Tag Archives: us

The US – China Trade War… and why it matters for the art world

Posted on: September 6, 2018 by Julia Rodrigues Casella Hommes

In the latest of a series of controversial decisions for which the Trump administration has become renowned, the US Government has raised the stakes in the ongoing trade war with China with the result that 25% tariffs are now being applied on what is reported to be $16bn worth of imports on both sides. At […]

Hearing in the Berkshire Museum deaccession case

Posted on: November 3, 2017 by Hélène Deslauriers

On 1st November, Judge John Agostini, presiding over the Pittsfield Court remarked that people “don’t often see a large crowd here,” but a large crowd had indeed gathered that day. As previously discussed, the case before him involved two separate hearings for preliminary restraining orders against the Berkshire Museum and its Trustees to stop the sale of a […]

Deaccessioning at the Berkshire Museum

Posted on: October 11, 2017 by Hélène Deslauriers

A storm has been brewing since the summer in the quiet town of Pittsfield, Massachusetts.  The town’s Berkshire Museum announced in July that it intended to put up 40 works of art for sale at Sotheby’s over a period ranging from November 2017 to March 2018. The Museum justified its decision by its dire financial […]

Nazi-looted art lecture by Nicholas O’Donnell

Posted on: September 14, 2017 by Alexander Herman

Along with the Centre for Commercial Law Studies at Queen Mary, University of London, we were happy to host US attorney Nicholas O’Donnell last night for a talk on Nazi-looted art and the ongoing attempts at reclaiming lost works from museums and private collections in the US. Nicholas was in London promoting his new book, […]

Two recent antiquities cases in the US

Posted on: July 7, 2017 by Alexander Herman

A warning for museums? There have been two interesting recent developments relating to antiquities: one regarding allegedly looted antiquities, the other regarding artefacts at the centre of a legal storm that has been brewing for some 15 years; both involve the United States of America. The first is the action brought by US District Attorneys […]

Public domain and the internet

Posted on: May 24, 2017 by Alexander Herman

A number of issues arise when we use images of artistic works online. Here, I am referring to copyright and to the specific treatment of images of older works that may – or may not – have fallen into the public domain. Of course, once copyright has expired in a work, that work will enter the public […]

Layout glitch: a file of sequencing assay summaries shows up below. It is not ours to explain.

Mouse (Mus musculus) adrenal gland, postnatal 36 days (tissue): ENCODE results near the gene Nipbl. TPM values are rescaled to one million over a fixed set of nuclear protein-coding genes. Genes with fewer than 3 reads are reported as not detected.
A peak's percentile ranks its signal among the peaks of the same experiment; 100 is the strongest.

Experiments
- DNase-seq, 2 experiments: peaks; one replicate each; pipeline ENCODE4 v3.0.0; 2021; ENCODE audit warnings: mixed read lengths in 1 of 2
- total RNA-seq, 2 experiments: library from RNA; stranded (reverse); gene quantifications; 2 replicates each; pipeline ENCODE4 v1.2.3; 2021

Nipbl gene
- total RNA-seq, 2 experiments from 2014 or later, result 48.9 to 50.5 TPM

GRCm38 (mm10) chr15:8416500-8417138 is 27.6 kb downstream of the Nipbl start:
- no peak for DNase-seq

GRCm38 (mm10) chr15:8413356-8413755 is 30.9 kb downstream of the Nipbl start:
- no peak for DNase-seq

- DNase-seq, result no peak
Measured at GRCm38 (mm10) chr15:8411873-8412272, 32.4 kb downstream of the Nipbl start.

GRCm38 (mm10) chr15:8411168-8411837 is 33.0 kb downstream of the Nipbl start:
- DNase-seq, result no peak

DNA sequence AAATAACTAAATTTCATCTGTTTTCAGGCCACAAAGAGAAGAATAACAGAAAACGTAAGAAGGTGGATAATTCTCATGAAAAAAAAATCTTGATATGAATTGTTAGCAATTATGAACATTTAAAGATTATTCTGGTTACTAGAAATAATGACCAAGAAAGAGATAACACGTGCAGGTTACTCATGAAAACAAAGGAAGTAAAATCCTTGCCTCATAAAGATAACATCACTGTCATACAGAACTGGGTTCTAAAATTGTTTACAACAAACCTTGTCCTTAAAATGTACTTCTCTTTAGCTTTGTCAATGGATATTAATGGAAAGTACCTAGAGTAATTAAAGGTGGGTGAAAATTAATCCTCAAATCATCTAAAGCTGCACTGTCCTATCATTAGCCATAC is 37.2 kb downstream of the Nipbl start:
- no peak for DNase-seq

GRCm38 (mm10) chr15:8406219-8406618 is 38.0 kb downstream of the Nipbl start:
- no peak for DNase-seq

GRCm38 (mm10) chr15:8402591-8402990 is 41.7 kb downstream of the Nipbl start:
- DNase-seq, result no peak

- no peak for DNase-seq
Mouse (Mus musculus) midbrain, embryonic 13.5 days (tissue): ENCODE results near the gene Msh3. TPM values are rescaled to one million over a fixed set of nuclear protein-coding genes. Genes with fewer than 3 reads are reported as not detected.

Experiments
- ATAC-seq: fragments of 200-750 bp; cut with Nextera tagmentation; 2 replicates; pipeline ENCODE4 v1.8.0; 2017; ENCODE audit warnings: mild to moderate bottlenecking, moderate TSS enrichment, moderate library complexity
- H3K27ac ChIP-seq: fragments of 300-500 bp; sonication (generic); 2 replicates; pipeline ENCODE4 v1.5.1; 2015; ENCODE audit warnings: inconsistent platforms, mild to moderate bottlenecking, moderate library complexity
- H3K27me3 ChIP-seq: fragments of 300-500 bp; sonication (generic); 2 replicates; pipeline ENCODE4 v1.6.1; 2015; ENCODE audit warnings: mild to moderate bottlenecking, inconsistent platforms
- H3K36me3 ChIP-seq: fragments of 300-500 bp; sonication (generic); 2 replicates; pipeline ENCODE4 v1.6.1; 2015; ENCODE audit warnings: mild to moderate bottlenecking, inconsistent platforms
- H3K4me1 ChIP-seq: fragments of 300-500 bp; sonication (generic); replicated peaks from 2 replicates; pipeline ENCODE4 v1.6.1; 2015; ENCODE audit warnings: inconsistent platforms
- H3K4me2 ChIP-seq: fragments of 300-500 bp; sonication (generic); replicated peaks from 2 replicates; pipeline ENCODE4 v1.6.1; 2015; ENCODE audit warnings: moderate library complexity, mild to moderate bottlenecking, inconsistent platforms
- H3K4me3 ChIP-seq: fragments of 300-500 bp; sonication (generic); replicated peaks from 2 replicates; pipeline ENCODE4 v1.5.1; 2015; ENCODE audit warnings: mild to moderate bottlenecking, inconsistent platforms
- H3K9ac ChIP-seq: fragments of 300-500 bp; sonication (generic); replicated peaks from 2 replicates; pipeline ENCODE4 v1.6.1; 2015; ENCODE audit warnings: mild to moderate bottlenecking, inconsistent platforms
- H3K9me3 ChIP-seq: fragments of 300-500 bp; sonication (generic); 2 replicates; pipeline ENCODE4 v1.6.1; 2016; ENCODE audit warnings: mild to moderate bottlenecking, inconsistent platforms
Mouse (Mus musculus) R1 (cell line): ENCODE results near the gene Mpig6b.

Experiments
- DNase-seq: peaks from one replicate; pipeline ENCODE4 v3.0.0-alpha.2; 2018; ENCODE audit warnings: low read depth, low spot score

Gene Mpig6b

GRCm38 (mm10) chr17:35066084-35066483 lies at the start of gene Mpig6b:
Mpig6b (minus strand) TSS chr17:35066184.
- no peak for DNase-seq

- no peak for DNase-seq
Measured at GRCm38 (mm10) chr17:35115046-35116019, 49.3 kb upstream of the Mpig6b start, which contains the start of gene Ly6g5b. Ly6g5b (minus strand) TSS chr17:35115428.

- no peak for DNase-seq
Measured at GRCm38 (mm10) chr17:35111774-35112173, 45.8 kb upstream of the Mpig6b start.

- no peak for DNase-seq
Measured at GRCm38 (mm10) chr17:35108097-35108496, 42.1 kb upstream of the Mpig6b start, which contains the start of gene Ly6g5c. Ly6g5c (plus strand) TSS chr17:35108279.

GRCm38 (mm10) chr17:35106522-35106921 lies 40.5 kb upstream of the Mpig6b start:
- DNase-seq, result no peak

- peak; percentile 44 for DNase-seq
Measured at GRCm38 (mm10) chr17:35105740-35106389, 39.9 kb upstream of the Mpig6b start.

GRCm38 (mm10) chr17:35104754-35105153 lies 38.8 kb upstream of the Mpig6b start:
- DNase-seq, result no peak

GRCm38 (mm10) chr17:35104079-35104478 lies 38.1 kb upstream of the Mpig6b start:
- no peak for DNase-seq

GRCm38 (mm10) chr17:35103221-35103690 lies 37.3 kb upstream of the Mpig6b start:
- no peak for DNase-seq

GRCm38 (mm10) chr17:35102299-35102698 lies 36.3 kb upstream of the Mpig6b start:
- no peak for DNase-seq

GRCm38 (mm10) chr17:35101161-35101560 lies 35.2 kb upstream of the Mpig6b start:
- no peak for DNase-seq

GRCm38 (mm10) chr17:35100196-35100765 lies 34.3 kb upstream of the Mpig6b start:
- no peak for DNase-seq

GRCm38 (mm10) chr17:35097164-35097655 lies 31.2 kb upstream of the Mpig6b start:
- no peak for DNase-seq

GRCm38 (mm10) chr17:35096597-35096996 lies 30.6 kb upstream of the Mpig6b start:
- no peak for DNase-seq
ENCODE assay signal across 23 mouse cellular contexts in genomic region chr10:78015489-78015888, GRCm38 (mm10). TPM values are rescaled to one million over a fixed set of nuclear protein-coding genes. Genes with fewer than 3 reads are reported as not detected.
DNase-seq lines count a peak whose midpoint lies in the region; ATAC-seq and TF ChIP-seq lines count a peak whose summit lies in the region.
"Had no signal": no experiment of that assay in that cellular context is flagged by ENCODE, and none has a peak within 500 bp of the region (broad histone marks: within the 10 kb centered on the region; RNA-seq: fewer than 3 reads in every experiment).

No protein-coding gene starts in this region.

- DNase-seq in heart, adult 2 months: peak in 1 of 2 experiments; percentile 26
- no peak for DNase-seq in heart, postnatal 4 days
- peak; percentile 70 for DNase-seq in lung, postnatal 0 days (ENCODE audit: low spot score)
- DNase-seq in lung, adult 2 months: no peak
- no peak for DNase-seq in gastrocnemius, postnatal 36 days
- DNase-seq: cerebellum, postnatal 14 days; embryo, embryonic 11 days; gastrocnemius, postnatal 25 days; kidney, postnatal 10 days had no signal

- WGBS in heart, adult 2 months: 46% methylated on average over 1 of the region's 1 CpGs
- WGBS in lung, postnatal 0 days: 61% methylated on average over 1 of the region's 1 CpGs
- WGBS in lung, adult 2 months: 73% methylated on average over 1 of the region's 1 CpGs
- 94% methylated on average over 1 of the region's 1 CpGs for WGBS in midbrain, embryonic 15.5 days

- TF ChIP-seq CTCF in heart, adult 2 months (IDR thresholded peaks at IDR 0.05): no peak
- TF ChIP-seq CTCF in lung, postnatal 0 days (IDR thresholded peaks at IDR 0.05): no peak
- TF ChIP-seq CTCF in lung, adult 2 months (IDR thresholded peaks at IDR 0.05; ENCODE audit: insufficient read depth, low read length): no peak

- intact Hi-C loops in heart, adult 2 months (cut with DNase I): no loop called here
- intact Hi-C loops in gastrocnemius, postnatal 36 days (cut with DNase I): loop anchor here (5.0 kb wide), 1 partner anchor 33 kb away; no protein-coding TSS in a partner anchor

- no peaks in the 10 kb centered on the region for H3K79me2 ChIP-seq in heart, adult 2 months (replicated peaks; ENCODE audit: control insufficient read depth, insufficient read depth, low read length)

Russian Revolution(s) at the British Library

Posted on: April 28, 2017 by Alexander Herman

An excellent show has begun today at the British Library in London called ‘Russian Revolution: Hope, Tragedy, Myths‘. It offers a view into some of the most important – and iconic – texts and visual images of the nineteenth and twentieth centuries that marked not only Russia, but also the world. Instead of focusing solely on […]

Charging Bull, Fearless Girl and comparative moral rights

Posted on: April 25, 2017 by Alexander Herman

A story has been brewing over the past few weeks involving the famed Charging Bull sculpture that sits in the middle of Bowling Green in Lower Manhattan. The sculpture was made by Arturo di Modica and installed without permission near Wall St as a Christmas gift from the artist to New Yorkers in December 1989. […]

New development in Cassirer litigation in California

Posted on: July 17, 2015 by Alexander Herman

The dispute before the California courts between the Thyssen-Bornemisza Foundation and the descendants of Lily Cassirer Neubauer has now entered its second decade. Neubauer was forced to sell a painting by Pissarro before fleeing Germany in 1939 and her heirs now claim that it should be returned to them from the Spanish Foundation, the painting’s current possessor. The action brought […]

Kennewick Man is back: The pitfalls of modern science

Posted on: July 1, 2015 by Alexander Herman

An article published on 18 June 2015 in the scientific weekly Nature has given the world a new appreciation of the origins of the human remains known as ‘Kennewick Man’. The remains were discovered in the State of Washington in 1996 and preliminary studies showed that Kennewick Man was roughly 9,000 years old and had no noticeable morphological connection […]